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Clinical and Research News
Amygdala Asymmetry Linked To OCD in Children
Psychiatric News
Volume 39 Number 11 page 33-33

In the 1940s, a child in Alabama was terrified that she would be damned for" unclean thoughts." If that child were alive today, she would have it much better—she would not only receive medication for her obsessive-compulsive disorder (OCD), but psychiatrists would have a pretty good idea of how medications counter the disorder in her brain.

Specifically, the major center in the brain that manufactures fear is the amygdala. Compared with healthy children, children with OCD have an abnormally larger left amygdala volume, according to a study by David Rosenberg, M.D., chief of child psychiatry and psychology at Wayne State University, and colleagues and published in the February Neuropsychopharmacology. Also, when a selective serotonin reuptake inhibitor (SSRI) is used to treat children with OCD, their abnormally large left amygdala volume shrinks, the study also revealed.

The amygdala is believed to be key in the pathophysiology of OCD because of its prominent role in fear processing and because it is a crucial target for serotonin reuptake inhibitors, the medications of choice for treating OCD.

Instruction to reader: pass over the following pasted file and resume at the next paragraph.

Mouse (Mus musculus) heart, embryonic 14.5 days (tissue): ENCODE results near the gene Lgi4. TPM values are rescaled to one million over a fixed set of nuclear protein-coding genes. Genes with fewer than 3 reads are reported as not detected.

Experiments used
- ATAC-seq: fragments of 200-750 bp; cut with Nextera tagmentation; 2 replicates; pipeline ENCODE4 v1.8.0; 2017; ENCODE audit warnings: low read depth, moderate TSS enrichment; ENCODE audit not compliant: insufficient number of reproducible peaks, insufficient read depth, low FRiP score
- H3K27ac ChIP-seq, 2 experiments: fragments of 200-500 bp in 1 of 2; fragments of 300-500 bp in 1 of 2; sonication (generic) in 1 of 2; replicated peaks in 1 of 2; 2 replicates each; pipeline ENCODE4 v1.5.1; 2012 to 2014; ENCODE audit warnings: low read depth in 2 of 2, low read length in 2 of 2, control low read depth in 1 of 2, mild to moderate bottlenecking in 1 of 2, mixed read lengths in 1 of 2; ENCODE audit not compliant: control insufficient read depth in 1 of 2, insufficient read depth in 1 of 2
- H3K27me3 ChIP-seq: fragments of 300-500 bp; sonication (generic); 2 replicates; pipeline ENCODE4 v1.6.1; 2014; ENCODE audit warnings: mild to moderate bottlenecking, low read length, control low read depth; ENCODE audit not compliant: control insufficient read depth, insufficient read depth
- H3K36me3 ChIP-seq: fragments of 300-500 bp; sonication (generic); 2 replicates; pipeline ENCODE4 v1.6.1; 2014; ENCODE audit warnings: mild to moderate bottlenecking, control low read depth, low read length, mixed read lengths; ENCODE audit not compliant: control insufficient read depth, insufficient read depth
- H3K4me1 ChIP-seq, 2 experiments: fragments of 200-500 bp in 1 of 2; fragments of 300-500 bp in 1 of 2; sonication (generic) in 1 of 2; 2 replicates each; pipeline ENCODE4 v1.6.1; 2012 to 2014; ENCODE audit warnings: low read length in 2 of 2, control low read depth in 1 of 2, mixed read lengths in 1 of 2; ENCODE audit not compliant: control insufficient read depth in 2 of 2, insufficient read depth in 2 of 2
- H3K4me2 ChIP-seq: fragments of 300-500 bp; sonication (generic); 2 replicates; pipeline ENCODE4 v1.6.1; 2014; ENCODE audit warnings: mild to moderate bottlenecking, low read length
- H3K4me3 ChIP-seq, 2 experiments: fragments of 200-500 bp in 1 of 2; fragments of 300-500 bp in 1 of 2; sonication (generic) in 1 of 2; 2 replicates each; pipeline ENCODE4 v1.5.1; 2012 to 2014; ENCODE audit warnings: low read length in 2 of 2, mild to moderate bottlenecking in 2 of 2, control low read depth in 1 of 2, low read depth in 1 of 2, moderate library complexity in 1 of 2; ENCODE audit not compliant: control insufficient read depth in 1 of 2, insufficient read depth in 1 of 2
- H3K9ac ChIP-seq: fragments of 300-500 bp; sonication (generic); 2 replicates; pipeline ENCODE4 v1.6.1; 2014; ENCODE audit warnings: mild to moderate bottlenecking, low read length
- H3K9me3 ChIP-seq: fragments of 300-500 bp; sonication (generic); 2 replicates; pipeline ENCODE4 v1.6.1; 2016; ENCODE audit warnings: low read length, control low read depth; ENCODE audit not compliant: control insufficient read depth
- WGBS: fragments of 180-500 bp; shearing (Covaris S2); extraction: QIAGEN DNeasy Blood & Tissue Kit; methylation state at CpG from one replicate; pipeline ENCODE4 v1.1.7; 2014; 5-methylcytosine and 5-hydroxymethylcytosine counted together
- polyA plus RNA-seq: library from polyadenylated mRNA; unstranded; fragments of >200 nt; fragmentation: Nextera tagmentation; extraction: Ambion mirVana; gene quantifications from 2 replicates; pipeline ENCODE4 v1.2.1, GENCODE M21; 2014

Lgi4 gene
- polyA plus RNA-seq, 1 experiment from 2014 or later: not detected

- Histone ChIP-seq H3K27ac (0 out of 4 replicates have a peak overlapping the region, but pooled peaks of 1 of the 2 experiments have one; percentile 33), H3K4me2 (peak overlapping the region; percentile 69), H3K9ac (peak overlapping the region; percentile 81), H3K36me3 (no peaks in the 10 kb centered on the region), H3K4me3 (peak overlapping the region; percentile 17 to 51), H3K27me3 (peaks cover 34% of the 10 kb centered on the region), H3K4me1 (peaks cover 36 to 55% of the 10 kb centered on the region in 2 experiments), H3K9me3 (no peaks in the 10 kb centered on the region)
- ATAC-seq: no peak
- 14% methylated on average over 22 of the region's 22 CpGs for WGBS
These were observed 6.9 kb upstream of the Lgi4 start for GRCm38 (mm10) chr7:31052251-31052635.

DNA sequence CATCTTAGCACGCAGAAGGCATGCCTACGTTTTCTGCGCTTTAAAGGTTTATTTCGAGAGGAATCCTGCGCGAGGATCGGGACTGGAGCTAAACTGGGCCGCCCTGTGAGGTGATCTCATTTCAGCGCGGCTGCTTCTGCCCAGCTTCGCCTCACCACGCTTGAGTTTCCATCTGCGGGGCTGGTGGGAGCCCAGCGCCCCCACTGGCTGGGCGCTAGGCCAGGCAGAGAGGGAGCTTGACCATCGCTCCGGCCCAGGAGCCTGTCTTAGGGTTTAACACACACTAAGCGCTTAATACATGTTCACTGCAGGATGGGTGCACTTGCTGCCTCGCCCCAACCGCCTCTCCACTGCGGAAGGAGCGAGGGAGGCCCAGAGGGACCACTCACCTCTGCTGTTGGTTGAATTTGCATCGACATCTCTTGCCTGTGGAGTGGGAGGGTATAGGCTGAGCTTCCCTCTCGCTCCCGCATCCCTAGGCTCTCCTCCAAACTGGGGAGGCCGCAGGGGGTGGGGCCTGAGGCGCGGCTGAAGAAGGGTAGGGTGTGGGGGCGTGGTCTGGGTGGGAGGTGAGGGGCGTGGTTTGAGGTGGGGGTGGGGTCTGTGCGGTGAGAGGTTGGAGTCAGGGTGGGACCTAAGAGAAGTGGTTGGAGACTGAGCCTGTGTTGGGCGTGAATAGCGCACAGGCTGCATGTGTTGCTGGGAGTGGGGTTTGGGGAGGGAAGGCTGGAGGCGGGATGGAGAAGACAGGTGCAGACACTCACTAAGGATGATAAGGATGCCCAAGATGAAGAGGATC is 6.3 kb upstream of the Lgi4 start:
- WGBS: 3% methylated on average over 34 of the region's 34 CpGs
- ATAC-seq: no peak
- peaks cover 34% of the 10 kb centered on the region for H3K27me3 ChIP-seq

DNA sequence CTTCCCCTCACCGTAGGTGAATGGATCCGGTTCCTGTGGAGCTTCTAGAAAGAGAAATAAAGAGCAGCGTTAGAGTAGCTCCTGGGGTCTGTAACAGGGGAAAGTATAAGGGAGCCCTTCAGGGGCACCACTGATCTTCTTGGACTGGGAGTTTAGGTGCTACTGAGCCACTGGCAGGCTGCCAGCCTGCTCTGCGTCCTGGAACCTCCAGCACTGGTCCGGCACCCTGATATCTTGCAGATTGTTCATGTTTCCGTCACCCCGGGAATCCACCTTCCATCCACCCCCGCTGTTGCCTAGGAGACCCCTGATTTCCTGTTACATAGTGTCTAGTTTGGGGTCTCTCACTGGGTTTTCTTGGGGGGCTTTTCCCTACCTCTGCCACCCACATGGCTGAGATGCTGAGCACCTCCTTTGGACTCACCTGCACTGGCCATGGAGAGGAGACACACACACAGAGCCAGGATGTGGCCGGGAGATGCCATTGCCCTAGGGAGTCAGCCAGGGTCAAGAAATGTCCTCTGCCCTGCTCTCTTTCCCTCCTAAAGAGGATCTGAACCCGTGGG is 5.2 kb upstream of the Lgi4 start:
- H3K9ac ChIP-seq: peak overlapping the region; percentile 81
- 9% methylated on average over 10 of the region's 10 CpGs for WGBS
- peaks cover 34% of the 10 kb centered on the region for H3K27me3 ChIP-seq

So in their study, Rosenberg and his coworkers used magnetic resonance imaging to measure the size of the amygdala in 11 children with OCD and 11 healthy comparison subjects.

They found that the left amygdala and the right amygdala volumes were about the same size in the healthy children, but that the left amygdala was proportionally bigger in the children with OCD.

The researchers then treated the children with OCD with the SSRI paroxetine for 16 weeks, at which time they used magnetic resonance to measure their amygdalae.

They found that the children's left amygdala volume had shrunk significantly after treatment. In contrast, no significant changes in either left or right amygdala volume were evident among the healthy children from the start of the study to followup at 16 weeks.

"These preliminary findings," the investigators concluded in their study report, "suggest that abnormal asymmetry of the amygdala may play a role in the pathogenesis of obsessive-compulsive disorder, and that paroxetine treatment may be associated with a reduction in amygdala volume."

An abstract of the study, "Amygdala Volume Reductions in Pediatric Patients With Obsessive-Compulsive Disorder Treated With Paroxetine: Preliminary Findings," is posted online at<www.nature.com/cgi-taf/DynaPage.taf?file=/npp/journal/v29/n4/abs/1300399a.html>.

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